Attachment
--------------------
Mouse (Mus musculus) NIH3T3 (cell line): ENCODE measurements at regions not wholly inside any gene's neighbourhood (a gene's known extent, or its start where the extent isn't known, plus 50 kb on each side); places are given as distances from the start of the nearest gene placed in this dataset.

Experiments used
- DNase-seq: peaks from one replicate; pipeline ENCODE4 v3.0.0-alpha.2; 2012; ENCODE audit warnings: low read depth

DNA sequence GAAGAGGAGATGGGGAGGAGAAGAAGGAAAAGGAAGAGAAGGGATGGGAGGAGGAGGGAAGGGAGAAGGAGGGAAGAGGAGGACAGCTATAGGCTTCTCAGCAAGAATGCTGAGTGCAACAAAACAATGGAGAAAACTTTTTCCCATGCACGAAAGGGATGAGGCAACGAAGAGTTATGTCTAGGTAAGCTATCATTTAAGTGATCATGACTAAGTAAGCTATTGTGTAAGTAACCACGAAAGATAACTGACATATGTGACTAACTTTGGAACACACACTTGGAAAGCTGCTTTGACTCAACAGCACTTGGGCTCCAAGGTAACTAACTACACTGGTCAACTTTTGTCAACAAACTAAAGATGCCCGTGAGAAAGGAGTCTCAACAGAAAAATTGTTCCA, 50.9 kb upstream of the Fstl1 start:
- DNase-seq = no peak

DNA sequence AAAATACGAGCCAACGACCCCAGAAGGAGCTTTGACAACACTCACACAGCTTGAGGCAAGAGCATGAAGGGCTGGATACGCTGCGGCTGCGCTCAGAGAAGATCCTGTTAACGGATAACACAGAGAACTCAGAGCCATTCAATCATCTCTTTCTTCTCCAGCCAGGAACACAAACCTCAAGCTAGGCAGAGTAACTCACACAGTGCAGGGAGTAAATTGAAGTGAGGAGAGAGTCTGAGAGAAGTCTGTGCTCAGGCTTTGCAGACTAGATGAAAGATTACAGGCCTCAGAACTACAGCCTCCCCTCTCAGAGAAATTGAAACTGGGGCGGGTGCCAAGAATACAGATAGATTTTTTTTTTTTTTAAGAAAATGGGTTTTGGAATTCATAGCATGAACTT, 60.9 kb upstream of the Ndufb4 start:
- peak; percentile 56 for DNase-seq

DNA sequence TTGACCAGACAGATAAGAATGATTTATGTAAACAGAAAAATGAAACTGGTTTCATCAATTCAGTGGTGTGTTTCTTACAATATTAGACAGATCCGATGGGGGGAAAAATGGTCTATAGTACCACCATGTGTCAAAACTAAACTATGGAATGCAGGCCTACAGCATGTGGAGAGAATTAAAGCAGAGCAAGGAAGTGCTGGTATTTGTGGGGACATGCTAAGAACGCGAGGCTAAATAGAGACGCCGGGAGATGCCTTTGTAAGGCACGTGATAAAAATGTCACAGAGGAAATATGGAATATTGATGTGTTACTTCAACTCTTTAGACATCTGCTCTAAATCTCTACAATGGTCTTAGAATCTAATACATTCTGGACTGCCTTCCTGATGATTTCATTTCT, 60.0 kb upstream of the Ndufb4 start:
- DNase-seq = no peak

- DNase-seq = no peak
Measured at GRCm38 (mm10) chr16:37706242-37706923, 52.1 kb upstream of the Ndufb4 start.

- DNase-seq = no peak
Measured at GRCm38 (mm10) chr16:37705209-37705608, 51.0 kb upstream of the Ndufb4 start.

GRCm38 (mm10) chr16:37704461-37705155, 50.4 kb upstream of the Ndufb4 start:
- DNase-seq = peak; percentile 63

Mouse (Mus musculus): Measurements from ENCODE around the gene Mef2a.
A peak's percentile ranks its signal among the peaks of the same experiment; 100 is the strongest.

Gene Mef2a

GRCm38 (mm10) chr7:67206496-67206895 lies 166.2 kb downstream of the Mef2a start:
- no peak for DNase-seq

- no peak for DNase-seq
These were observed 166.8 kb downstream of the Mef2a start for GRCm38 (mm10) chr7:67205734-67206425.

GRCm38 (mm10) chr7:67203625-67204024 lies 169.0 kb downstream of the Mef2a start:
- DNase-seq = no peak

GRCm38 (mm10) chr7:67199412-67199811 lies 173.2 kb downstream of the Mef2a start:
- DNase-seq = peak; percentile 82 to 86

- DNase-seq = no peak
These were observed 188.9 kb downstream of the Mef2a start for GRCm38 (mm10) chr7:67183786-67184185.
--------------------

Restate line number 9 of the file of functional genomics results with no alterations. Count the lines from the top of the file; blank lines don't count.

- DNase-seq = no peak